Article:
Book Review: Exmortus

This entry is part 15 of 80 in the series Reviews

Kurt and Dale collapsed to the ground, their fingernails clawing deep into their skulls. The Zanon boy’s body stiffened, tiny spots of blood appearing all over his body. Markov dropped the long sword he was holding and clutched his chest, furiously clawing at his steel breastplate. His ears spurt a thick black liquid as he fell to his knees. He shouted at Ash, but Ash could not hear his words. Markov put his hand to his face and screamed the word, f-l-y, before he doubled over, a river of dark red blood pouring from his mouth.

The white devil was now staring at Ash with eyes devoid of light. Its mouth moved as if to speak. The stone’s beneath Ash rumbled again.

What is it saying?

 

Reality can be a cold, hard bitch and in Todd Maternowski’s Exmortus we get a first hand look at how the sheltered life of childhood can leave one completely unprepared for the time when the world at large must be faced. The author’s fantasy world is a harsh, brutal place where mistakes lead to death and trust is a commodity that’s price may prove to be too high.

Exmortus is the story of Ash, an aspiring knight whose home, mentors and heroes are destroyed in a night by an unstoppable devil. He is left with a quest he wants no part of and companions who seem entirely unsuited for such an important mission. Ash must learn what it means to lead while faced with a world that has precious little honor and all too much danger.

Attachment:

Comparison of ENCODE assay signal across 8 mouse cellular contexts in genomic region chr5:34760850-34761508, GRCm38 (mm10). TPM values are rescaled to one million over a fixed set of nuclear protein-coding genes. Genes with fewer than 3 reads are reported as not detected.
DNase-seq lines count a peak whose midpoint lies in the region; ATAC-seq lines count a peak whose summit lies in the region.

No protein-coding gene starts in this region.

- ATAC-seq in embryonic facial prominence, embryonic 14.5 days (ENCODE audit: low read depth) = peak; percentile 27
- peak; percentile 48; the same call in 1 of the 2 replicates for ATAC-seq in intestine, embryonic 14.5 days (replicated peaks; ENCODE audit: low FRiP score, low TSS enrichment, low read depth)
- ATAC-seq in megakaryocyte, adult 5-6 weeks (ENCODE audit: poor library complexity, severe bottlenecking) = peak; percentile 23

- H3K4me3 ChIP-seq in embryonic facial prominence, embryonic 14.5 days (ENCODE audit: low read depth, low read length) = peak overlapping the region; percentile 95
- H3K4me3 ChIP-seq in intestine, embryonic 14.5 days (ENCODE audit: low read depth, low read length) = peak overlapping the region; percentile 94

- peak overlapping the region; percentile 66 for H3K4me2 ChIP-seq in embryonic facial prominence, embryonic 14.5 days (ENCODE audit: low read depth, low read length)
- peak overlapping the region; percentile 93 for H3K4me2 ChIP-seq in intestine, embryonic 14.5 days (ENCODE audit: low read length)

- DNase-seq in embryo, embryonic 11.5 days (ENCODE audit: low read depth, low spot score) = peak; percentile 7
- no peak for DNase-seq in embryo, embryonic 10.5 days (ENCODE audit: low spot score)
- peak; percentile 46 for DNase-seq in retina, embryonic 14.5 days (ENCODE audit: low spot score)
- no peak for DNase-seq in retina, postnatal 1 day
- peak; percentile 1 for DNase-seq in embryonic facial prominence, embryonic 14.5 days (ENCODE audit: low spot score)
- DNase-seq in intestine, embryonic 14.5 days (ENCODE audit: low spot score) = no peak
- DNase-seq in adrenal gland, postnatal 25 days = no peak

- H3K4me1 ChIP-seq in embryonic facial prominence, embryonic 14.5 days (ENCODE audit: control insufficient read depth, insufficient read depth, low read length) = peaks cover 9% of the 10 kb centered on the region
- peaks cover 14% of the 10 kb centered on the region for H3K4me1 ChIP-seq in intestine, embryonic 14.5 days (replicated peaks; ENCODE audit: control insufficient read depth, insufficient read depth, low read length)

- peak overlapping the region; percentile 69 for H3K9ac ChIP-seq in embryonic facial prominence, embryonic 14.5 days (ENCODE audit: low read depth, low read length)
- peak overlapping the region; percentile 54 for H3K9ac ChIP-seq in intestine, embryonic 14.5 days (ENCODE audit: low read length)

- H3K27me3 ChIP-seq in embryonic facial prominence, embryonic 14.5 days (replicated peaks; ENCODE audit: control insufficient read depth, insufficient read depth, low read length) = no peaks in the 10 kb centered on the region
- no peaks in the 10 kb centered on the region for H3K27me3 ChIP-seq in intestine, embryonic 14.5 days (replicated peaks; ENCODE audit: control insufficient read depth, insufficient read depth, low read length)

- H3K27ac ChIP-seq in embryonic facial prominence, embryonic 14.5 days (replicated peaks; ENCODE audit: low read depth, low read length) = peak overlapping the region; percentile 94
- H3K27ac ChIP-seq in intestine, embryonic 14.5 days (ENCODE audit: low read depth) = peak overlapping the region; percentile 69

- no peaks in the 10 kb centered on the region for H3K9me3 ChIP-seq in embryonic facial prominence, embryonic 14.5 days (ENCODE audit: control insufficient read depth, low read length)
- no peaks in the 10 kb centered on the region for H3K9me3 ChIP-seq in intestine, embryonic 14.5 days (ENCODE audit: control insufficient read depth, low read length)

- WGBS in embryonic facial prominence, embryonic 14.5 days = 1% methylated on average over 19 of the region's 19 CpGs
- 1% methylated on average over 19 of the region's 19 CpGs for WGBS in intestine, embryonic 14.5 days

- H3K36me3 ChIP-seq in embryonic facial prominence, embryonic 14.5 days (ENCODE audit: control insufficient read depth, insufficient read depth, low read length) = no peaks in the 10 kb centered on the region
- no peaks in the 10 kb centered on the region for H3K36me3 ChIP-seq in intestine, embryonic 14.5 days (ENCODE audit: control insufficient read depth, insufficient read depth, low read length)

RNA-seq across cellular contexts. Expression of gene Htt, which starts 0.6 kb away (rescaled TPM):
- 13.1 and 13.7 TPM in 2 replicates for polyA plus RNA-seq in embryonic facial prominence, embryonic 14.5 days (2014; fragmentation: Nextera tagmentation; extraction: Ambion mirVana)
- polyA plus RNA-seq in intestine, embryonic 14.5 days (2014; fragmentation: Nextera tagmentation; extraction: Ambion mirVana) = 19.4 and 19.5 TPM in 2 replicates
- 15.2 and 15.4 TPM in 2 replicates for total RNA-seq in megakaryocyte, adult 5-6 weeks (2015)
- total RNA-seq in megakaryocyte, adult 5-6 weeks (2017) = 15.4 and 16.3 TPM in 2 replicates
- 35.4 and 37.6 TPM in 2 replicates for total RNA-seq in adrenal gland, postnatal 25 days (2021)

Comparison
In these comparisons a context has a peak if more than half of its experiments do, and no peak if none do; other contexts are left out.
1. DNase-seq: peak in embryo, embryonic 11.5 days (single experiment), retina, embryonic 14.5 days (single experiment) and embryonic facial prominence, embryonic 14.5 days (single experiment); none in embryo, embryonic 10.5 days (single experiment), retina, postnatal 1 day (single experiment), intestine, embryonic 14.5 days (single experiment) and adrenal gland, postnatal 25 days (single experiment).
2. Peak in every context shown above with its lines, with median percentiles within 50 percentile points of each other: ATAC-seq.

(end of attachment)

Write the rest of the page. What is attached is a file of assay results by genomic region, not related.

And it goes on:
The author pulls no punches in his book, which is clearly intended for adults, so the main characters and the story in general are flawed and over the top with their personal inequities. In the early parts of the book I was a bit put off by the characters and found all of them to be somewhat unlikable. However, as the story progressed, some of their more endearing qualities began to shine through and I could see them for what they were: human. The novel does not take much time explaining or exploring the flaws of the people that we meet thorough the course of the story, and this became a little distracting in parts because it was hard to understand the deeper motivations of the individuals and made them seem more two-dimensional than they deserved. The world is full of history and monuments that are interesting and bring to mind the vast scale and epic nature of Tolkien’s works while falling short of the intense detail that made Middle-Earth so real in the mind of the readers.

Exmortus is the first of three planned books and so you should expect to have some questions left unanswered. The ending was abrupt and left me wanting more, but it was frustrating because it felt like the book ended mid-scene. I think another chapter or three might have made for a more tidy ending while still making me want more, instead of making me wonder if the end of the book had been left off.

If you like your fantasy brutal, then this is the book for you. There is plenty of violence, sex and foul language throughout the book and it adds to the gritty realism that highlights the difference between the real world and a lifetime spent amongst monks.

You can buy Exmortus on Amazon and Smashwords for $4.99.

Please Visit: TowersOfDawn.com, the official website of Exmortus.

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